|Molluscan ResearchISSN 1323-5818|
| An international journal
of the Malacological Society of Australasia and
the Society for the Study of Molluscan Diversity published by Magnolia Press
Papers are considered on the
understanding that they have not been submitted or published elsewhere and that
all authors of a multi-authored paper agree to its submission. All
manuscripts must be submitted in English.
All papers will be peer reviewed by at least two referees. Upon
acceptance, copyright becomes the property of the Society and the author(s)
must complete a Copyright
follow the format outlined below. A current issue of Molluscan Research can be used as
a guide, but please note that there are format changes from time to time.
Although monographs of up to 60 printed
pages may be published in the journal, they will only be considered after
consultation with the Managing Editor. We recommend that long monographic
papers be submitted to Zootaxa.
Page charges will apply to non-members of the Malacological Society of Australasia or the Society for the Study of Molluscan Diversity for papers over six (6) printed pages at a rate of $AUD20 per page after the first six pages. These fees are payable to the Malacological Society of Australasia. There are no page charges payable by members of the Society.
The cost of production of colour
figures in the print edition will be charged to authors.
Submission of your manuscript must be electronic. The main text should be a MS Word document or RTF file and the figures as a PDF file or located at the end of the doc or rtf file. Hard copy will not be accepted. Individual files should not exceed 3 MB in size. A manuscript can be split into several files if necessary.
Right margins should not be justified.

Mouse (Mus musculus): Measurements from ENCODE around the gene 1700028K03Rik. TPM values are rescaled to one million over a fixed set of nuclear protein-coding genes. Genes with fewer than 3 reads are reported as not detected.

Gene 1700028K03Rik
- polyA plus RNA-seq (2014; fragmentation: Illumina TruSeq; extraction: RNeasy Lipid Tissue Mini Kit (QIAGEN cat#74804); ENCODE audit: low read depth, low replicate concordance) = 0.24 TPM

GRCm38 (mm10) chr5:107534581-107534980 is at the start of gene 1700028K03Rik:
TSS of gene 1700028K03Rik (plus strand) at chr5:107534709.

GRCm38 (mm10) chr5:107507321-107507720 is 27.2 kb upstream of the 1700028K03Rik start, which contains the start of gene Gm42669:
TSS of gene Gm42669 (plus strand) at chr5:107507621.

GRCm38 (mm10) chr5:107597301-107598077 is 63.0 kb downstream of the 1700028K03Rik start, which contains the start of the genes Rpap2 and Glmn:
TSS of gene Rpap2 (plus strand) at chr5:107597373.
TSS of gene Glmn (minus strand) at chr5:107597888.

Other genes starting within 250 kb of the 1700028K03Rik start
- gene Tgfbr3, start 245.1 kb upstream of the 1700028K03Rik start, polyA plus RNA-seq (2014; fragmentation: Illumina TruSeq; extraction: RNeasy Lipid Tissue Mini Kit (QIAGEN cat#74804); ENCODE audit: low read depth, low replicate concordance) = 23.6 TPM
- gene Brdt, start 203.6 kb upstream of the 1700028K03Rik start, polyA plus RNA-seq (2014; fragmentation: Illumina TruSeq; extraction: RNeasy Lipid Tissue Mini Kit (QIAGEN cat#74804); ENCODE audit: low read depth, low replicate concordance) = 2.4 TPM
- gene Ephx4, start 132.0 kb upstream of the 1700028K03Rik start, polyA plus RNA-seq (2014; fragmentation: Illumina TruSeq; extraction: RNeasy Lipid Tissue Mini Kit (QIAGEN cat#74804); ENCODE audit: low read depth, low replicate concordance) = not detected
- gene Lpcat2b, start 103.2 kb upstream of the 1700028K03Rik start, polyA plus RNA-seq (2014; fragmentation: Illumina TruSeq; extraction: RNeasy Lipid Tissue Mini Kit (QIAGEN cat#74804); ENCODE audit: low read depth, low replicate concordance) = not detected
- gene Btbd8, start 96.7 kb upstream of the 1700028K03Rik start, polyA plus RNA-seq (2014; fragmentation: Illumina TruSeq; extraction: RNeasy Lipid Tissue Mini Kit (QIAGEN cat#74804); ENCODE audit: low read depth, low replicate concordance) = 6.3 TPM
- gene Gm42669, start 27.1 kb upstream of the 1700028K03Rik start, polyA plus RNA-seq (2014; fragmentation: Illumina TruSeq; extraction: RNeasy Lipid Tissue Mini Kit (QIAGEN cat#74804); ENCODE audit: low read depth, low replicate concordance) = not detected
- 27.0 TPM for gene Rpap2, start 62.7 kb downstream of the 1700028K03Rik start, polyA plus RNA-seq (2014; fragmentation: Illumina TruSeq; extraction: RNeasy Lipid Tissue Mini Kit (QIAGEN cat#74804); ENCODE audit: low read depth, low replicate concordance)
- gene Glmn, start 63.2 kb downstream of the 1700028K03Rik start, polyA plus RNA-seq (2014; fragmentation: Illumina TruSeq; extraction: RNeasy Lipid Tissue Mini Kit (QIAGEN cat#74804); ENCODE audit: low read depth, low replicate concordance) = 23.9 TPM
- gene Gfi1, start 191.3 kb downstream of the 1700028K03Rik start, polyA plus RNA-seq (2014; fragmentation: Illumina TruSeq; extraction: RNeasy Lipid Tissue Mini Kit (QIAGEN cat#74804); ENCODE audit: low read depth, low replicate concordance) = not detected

For taxonomic papers, the same components (primary headings) as standard papers should be used (see above), but the following additional instructions apply.
Synonymies, including type details;
Material examined (with subheadings: Type material; Other material);
Diagnosis (optional); Description; Distribution; Remarks; Etymology.
The abbreviations ‘n. gen.’, ‘n.
sp.’, or ‘n. subsp.’ should be used for indicating a new genus,
species, or subspecies.
Author and date (in the format Smith,
1902 or Smith & Brown, 1902) should be cited following the first
introduction of a genus or species name in the text. These are not
references and should not be included in the reference list (unless they
are also cited specifically as references or in a synonymy). Authors’ names and dates
should also be used for genus-group and species-group names used in
must immediately follow the centred taxon headings. These must
include the reference to the original description. References given
(whether to the valid name or synonyms) should include the author, date,
page number and any figure numbers, but should exclude the name of the
publication, because this must be given under author and date in a list of
references at the end of the paper.
format for species synonymy:
Xus yusSmith and Brown 1902: 304, pl. 3, fig. 4A; Jones and Smith 1934: 456; Dick 1956: 23, pl. 2, fig. 6. [Example of an available name.]